The upper chassis 3 is returned into the high-inclination position by using the delayed action of the spring 28. The arm 26 is returned into the position represented in FIG. 7, which has the effect of prepositioning the wedge 20. As soon as the latter has been released, that is to say as soon as the frictional forces between the wedge 20 and the support part 30 become sufficiently small, the spring 28 pushes back the shaft 21, which returns to its position represented in FIG. 7.
The shaft 21 could, of course, be arranged in the median plane of the upper chassis and be supported by two spacers.
The first and second embodiments only allow two different inclinations of the upper chassis to be obtained. FIGS. 8 to 10 illustrate an embodiment comprising wedging means making it possible to obtain three different inclinations. In this third embodiment, the two chassis 1 and 3 are substantially the same as in the previous embodiments. The device for adjusting the inclination is again mounted on the upper chassis 3, directly below the boot 4. This adjustment device consists of a first cylindrical part 31, a second cylindrical part 32 and a torsion spring 33 mounted between the parts 31 and 32. The first part 31 is in the form of a cup provided with a bottom 34, at the center of which a bush 35 protrudes. The cylindrical portion of the part 31 is interrupted by a crennelated recess 36 whose aperture angle corresponds to the angle formed by the two arms 33a and 33b of the spring 33. The second part 32 is housed so that it can rotate in the part 31. The second part 32 is in the form of a cylindrical cover 42 which has a diameter equal to the overall width of the lower chassis 1, surrounds a central disc 43 and, on the side facing the bottom 34 of the part 31, has a crennelated recess 44 that has the same angular width as the recess 36 of the part 31 and coincides with the recess 36, so that the arms 33a and 33b of the spring 33 bear both on the sides of the recess 36 and on the sides of the recess 44. On the opposite side from the recess 44, the cylindrical cover 42 has two deep crennelated recesses 37 and 38, the bottoms of which are level with the disk 43. In the manner of cylinder cam, the cylindrical cover of the part 32 also has two other levels 39 and 40, these being arranged in pairs and diametrically opposite. The part 31 is provided with a flexible arm 41 provided with a projection 41a, like the arm 12 in the first embodiment.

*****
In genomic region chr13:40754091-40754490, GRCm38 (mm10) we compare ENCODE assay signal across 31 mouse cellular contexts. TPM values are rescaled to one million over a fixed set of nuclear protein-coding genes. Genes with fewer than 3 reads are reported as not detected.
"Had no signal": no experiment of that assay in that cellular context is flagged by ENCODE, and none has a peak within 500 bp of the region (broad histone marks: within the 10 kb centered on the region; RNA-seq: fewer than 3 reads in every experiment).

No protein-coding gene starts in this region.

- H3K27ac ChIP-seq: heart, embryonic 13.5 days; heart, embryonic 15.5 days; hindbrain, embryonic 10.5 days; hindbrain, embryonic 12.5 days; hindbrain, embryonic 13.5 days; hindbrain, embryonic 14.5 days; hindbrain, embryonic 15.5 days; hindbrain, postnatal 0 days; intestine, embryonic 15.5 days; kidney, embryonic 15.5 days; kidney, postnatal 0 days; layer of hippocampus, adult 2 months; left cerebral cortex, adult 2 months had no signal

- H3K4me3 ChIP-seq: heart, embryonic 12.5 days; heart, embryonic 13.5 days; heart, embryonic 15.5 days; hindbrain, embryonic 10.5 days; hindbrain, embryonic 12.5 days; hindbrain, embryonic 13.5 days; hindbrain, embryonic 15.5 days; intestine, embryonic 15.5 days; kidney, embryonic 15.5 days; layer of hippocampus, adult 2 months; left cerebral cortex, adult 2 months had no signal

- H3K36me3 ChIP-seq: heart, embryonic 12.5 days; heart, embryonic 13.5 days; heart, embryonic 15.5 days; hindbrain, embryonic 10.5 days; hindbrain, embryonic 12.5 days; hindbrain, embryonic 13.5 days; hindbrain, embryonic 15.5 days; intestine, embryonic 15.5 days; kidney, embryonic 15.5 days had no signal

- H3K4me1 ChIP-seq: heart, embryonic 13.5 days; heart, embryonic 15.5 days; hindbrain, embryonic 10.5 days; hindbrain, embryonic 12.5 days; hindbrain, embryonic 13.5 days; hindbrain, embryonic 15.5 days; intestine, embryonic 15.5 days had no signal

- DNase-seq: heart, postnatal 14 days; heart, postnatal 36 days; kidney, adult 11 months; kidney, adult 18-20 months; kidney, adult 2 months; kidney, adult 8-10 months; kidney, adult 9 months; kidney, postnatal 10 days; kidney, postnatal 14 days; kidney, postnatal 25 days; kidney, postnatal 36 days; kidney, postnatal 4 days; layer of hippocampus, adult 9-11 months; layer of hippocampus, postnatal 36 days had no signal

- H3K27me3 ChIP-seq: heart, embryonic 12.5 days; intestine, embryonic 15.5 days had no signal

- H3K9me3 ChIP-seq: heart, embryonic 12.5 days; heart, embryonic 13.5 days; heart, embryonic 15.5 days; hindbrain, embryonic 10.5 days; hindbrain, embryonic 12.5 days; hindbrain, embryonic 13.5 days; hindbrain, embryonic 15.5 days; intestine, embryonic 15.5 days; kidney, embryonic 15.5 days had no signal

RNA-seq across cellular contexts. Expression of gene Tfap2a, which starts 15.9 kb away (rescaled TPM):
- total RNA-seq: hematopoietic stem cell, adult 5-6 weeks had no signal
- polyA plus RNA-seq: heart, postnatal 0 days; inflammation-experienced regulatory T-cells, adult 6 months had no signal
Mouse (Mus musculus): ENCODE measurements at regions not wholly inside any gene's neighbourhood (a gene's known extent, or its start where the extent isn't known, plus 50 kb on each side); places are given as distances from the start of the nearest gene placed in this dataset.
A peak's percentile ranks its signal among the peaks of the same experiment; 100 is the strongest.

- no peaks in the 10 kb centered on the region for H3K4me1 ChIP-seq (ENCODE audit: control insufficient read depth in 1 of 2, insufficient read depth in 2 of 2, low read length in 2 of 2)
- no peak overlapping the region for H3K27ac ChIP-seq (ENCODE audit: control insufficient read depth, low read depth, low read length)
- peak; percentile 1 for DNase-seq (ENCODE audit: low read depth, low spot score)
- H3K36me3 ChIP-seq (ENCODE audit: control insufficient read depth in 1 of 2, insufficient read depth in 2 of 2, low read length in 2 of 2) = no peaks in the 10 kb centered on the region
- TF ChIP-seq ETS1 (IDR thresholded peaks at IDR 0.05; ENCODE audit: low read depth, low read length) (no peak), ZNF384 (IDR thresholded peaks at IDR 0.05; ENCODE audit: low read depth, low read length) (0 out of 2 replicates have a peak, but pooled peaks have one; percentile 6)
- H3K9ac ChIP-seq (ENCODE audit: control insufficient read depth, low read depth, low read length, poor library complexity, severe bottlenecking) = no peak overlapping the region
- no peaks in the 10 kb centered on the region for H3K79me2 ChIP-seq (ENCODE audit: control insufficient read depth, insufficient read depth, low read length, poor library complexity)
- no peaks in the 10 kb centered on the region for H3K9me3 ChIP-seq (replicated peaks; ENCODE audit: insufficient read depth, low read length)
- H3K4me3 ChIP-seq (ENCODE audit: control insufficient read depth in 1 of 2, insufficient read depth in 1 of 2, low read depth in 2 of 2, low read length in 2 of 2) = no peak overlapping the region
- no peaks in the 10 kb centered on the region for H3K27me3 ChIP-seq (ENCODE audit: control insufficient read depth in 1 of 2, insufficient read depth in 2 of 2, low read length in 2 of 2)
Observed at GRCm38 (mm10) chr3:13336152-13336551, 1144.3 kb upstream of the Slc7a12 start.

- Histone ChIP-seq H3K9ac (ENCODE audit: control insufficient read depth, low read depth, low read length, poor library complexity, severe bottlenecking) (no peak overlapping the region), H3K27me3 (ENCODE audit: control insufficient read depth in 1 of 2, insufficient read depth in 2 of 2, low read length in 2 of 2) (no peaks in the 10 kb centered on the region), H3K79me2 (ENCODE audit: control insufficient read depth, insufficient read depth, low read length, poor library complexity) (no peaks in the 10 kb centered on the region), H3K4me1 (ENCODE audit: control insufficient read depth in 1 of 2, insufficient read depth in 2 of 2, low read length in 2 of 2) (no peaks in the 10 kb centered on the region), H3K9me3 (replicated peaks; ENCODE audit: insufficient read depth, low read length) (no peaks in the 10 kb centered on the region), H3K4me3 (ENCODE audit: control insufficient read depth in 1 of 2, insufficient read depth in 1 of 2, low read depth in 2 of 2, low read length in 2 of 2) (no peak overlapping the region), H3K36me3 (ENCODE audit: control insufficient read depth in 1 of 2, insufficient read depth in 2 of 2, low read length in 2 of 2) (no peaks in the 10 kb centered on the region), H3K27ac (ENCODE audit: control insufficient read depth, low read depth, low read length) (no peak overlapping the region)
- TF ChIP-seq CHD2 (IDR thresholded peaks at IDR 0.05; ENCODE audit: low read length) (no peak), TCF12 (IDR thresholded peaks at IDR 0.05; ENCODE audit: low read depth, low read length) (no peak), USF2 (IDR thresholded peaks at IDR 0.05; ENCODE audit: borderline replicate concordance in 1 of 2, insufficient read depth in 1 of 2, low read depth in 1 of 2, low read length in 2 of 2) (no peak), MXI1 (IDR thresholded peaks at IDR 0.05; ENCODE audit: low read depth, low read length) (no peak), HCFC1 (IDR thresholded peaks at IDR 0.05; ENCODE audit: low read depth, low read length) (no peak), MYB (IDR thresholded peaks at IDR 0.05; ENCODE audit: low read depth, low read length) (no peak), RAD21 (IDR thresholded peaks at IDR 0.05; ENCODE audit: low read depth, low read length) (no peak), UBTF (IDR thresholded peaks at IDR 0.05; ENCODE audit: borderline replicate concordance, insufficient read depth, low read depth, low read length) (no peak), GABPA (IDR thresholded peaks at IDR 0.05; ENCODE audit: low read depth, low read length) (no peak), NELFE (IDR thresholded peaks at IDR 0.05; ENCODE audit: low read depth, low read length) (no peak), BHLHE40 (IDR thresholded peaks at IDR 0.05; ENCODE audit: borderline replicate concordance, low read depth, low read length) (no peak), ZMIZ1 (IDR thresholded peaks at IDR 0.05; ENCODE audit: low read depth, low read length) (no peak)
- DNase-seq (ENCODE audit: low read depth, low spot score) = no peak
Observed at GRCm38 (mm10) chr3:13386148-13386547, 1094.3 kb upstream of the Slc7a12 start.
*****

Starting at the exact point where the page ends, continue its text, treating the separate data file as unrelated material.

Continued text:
The adjustment device is mounted so that it can rotate in the upper chassis 3 about an approximately vertical axis 55, about a screw 45 that passes through the disk 43 and the bush 35 and is screwed into a hole 46 in the upper chassis 3. The upper chassis 3 has three notches such as 47, 48, 49, into which the projection 41a of the arm 41 can be engaged in order to position this arm, that is to say in order to position the part 31 of the adjustment device. In a first angular position of the part 32, that is to say the position represented in FIG. 9, the arm 41 being retained in the notch 47, the lower chassis 1 bears on the level 40 of the part 32 via bosses 50. In this position, the upper chassis has a minimum inclination as represented in FIG. 8. In order to move from this minimum inclination to a medium inclination, the adjustment device is prepositioned by bringing the arm 41 into the notch 48. Since the part 32 is retained by the lower chassis, this operation has the effect of bringing the arm 33b of the spring close to the arm 33a, that is to say of arming this spring. Pressure on the spring 6 releases the part 32, which is rotated by the relaxation of the spring 33, that is to say by the thrust of its arm 33a. The lower chassis 1 can then come to bear on the level 39.
The change to the position of maximum inclination takes place in the same way by bringing the arm 41 into the notch 49. Releasing the part 32 allows it to be rotated by the spring 33 and the chassis 1 can come to bear in the bottom of the crennelated recesses 37 and 38. Return to the medium inclination then to the minimum inclination takes place in the same way. The bosses 50 are laterally provided with ramps 50a which make it easier to move from one level to another.